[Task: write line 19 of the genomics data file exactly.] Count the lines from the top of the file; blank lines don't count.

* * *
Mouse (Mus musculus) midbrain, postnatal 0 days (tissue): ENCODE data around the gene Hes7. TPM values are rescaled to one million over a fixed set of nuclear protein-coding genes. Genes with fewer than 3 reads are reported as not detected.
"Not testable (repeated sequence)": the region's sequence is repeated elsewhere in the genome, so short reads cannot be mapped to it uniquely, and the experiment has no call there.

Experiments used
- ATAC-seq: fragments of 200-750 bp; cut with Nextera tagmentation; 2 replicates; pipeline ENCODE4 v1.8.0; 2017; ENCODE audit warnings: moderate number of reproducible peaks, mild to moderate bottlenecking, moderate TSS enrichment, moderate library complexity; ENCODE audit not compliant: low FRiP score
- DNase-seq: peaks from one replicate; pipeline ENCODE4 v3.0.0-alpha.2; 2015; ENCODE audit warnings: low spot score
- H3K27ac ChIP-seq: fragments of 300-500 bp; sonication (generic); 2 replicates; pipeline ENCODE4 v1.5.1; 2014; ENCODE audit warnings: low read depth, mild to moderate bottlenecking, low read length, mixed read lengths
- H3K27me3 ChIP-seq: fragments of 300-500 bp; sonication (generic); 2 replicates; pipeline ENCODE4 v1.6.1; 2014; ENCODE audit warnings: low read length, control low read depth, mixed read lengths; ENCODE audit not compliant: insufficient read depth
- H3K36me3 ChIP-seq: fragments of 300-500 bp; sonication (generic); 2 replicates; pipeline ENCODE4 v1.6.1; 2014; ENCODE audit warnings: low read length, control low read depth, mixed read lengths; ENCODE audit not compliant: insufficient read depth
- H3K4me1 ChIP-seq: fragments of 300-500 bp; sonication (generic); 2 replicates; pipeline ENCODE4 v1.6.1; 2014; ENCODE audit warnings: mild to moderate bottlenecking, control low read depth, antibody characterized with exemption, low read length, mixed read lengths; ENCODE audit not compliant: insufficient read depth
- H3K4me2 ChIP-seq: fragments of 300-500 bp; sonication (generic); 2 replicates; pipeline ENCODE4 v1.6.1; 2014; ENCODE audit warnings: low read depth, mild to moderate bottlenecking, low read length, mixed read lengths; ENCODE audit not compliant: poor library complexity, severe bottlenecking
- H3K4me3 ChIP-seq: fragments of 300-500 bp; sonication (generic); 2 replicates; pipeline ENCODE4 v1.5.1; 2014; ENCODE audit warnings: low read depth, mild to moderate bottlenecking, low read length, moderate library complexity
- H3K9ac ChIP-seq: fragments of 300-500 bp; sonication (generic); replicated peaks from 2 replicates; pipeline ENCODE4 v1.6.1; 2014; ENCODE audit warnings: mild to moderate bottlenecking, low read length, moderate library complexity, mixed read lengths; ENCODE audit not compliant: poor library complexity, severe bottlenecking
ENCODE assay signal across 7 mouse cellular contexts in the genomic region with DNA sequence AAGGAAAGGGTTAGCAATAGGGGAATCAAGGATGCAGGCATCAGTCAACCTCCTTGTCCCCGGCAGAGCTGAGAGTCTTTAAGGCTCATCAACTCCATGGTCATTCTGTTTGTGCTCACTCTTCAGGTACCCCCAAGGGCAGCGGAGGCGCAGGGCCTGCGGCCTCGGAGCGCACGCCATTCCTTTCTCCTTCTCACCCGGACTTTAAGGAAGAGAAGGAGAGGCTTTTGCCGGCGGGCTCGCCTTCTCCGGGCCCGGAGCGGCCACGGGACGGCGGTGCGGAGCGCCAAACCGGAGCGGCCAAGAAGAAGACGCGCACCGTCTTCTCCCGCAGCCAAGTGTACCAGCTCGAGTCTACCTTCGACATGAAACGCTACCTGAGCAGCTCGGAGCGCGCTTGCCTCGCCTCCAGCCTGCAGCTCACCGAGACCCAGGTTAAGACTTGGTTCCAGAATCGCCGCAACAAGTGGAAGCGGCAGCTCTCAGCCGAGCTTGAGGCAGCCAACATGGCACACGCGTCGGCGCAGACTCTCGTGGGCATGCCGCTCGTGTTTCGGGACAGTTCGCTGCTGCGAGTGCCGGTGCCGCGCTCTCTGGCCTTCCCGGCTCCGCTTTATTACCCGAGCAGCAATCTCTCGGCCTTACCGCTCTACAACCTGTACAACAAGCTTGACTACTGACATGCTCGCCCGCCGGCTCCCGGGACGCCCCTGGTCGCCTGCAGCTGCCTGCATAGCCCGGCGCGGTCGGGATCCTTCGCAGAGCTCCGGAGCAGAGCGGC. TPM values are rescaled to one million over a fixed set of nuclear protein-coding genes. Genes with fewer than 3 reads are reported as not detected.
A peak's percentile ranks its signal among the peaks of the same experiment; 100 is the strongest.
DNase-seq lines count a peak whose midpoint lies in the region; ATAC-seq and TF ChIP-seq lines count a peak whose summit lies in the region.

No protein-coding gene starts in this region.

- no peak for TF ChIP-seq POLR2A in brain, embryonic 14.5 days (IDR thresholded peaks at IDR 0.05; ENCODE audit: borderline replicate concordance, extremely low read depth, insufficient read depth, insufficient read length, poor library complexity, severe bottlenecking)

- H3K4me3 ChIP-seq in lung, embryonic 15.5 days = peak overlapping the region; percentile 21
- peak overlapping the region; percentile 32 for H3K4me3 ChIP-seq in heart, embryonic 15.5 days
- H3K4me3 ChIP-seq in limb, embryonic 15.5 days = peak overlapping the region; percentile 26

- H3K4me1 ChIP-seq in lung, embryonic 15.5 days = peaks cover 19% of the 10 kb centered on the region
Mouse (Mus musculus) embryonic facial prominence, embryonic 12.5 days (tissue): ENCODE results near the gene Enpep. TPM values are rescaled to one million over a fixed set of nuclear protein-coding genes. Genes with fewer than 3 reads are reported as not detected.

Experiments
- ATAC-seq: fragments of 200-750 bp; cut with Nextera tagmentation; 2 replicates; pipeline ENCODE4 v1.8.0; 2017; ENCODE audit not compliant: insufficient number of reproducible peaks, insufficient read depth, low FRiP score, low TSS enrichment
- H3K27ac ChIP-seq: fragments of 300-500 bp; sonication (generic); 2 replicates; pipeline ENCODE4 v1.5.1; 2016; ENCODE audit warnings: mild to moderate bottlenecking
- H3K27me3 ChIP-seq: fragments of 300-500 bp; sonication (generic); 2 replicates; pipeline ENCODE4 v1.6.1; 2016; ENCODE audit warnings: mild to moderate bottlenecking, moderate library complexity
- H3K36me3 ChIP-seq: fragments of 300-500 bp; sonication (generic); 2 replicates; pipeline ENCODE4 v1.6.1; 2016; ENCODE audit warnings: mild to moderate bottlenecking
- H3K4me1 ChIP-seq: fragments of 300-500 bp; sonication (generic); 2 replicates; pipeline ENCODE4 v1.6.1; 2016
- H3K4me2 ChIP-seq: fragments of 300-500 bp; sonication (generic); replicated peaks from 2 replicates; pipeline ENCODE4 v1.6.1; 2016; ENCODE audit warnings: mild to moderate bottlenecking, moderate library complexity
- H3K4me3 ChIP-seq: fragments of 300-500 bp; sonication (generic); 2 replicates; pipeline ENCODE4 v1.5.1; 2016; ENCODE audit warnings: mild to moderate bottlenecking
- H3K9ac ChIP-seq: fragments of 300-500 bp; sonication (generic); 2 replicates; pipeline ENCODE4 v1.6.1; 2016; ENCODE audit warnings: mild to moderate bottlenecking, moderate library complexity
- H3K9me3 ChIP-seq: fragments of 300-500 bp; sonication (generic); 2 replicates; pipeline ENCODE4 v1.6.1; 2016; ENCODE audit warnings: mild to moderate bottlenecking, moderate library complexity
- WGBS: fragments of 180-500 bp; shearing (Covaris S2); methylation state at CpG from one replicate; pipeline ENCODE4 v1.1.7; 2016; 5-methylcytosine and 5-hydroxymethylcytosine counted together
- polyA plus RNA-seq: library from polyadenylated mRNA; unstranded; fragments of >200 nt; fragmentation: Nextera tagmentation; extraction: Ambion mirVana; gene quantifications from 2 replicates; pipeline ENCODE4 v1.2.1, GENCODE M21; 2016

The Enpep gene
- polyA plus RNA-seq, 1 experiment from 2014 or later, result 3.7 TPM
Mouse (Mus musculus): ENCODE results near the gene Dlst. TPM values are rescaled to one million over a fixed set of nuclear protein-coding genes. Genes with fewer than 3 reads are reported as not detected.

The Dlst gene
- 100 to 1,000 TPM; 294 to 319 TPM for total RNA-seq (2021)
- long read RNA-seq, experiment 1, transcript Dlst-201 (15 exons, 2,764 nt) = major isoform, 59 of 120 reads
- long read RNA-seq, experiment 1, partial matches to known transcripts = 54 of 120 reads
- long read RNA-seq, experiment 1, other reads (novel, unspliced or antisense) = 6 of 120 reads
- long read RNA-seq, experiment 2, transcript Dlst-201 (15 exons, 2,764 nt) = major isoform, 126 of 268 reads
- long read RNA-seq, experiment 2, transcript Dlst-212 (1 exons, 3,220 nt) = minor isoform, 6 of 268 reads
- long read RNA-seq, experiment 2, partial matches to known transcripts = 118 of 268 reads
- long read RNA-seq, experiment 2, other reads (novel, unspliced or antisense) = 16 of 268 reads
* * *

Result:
- peak overlapping the region; percentile 32 for H3K4me3 ChIP-seq in heart, embryonic 15.5 days